Phonemes in foreign language are interesting. For most native German speakers 'cap' and 'cab' and 'believe' and 'belief' sound the same. Normal acquisition of a foreign language in adulthood doesn't give you the ability to make this distinction. On the other hand I have programmed an Android App that can teach the ability to distinguish the sounds.

The phoneme example is quite simple and easy to explain but the same goes also for more complex categorizations. I learn my anatomy to be able to better perceive human anatomy and this is a standard way of developing finer perceptive skill in the form of bodywork that I am learning.

Comment author: Erfeyah 18 February 2017 08:55:00PM *  0 points [-]

You are still acting with an operating system. What you perceive depends a lot on your mental categories. You can change what you perceive by learning new categories.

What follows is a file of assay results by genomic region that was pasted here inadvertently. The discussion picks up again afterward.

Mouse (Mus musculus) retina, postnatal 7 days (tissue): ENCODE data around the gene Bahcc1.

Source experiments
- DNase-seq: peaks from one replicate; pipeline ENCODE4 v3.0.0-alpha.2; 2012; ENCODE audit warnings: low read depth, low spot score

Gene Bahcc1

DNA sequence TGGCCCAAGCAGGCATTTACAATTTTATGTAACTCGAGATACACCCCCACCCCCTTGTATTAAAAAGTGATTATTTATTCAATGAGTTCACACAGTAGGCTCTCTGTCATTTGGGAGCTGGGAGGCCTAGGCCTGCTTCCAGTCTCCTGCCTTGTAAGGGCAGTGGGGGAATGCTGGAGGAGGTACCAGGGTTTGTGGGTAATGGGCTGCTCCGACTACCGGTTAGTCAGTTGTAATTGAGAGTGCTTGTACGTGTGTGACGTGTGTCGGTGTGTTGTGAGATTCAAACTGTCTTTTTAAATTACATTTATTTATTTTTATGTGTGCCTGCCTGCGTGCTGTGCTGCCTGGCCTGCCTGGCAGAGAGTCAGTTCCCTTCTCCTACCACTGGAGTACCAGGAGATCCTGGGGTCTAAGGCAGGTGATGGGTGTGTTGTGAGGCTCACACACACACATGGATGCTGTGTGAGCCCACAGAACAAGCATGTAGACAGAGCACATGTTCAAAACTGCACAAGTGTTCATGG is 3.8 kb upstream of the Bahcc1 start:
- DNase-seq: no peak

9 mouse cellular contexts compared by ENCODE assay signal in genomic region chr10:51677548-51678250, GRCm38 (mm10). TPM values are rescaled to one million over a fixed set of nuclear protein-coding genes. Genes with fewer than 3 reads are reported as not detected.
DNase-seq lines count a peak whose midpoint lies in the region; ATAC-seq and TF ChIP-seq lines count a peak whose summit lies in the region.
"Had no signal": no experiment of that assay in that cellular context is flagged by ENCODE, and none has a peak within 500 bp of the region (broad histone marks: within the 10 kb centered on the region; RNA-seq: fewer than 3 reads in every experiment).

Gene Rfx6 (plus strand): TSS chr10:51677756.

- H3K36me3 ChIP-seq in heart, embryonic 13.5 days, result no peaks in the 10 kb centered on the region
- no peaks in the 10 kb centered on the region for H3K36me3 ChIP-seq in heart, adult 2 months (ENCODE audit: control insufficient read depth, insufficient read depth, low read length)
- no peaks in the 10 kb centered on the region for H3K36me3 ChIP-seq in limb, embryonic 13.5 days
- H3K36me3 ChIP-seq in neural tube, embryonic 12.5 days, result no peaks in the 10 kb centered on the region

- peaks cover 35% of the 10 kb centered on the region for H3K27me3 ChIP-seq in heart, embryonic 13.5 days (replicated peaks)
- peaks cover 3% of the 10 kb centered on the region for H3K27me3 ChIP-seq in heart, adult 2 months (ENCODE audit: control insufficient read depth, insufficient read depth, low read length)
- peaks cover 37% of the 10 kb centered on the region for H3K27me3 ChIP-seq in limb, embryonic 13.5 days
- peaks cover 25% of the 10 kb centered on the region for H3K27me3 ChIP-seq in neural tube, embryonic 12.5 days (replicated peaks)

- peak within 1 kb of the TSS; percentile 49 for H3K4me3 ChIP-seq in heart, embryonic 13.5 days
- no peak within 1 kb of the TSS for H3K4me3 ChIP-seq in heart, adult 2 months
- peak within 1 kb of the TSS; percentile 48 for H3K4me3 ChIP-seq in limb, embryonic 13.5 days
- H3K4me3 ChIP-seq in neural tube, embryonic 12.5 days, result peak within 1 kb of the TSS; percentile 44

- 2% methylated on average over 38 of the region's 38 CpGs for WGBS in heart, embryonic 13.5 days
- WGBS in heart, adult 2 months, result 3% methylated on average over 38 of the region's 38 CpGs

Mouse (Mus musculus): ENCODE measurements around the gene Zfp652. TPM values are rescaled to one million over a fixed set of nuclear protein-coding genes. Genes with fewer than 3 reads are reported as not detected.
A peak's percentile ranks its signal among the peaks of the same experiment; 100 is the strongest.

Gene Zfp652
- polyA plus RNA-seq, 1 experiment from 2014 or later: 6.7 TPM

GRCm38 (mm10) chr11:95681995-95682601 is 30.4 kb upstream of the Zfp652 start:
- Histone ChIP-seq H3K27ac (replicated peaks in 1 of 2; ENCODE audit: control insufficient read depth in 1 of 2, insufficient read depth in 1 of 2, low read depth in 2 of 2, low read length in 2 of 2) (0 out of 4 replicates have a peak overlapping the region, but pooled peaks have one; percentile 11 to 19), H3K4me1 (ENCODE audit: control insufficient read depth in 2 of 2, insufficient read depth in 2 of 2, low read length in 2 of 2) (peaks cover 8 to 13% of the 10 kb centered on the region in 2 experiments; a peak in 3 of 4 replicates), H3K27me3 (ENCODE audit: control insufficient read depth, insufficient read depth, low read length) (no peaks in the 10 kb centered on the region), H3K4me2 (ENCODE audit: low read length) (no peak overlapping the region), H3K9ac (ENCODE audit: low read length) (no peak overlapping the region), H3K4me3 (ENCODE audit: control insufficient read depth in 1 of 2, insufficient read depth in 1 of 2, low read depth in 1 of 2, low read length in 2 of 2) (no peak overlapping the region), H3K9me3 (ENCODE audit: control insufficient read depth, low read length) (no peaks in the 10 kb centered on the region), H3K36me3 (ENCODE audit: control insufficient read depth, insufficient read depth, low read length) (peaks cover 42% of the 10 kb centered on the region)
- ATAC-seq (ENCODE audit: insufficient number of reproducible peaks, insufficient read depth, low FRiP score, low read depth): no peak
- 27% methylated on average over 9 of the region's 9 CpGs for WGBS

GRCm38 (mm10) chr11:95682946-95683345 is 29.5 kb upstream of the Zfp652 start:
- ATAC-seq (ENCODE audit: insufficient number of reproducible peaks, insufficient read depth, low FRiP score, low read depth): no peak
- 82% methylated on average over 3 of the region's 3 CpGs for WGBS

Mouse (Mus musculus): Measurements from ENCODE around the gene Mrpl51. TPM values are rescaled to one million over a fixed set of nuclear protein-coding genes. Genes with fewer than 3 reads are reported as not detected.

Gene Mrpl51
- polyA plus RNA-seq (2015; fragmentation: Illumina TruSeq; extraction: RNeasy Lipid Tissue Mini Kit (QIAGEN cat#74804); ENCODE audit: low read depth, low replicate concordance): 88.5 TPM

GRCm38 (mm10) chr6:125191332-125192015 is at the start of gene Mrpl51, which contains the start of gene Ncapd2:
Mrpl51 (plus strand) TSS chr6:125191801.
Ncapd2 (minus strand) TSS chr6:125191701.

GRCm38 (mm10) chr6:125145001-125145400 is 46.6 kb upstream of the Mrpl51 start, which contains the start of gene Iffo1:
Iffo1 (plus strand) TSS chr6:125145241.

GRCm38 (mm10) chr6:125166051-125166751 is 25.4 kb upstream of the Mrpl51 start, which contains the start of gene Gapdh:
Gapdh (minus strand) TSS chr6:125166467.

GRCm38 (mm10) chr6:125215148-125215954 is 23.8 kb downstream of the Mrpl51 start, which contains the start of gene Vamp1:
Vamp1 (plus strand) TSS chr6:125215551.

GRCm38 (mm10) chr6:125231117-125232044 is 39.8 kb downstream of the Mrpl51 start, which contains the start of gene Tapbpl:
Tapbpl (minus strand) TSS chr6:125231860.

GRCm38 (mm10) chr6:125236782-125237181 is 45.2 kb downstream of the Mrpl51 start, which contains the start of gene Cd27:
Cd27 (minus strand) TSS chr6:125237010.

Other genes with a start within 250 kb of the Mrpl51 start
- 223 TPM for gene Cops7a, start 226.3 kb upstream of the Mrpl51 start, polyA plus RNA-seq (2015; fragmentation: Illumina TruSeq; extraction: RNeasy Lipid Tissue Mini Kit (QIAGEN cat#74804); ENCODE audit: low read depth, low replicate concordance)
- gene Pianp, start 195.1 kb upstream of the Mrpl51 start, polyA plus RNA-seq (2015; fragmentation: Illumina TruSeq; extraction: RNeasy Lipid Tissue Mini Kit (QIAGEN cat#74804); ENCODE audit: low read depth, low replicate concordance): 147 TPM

I was referring to the identification of the operating system with the internal dialogue that I see in the article. But you are making a further point.

It is true that our perception can be refined by the acquisition of new mental categories. If these categories are presented to us in the form of words then we have to correctly perceive them in our environment. These words are the means by which other people communicate to us what they have discovered through their senses. Our own refinement has to be experiential using their words as a map/guideline. The first person that discovers new refinements though may do it in a different way. By looking, listening, touching etc. in a meditative state of concentration, the mind will naturally process the input and discover more and more nuanced patterns and subtleties. The result can be formulated in intellectual terms and then fed back to the process (I am simplifying a more fluid and complex process here).

View more: Next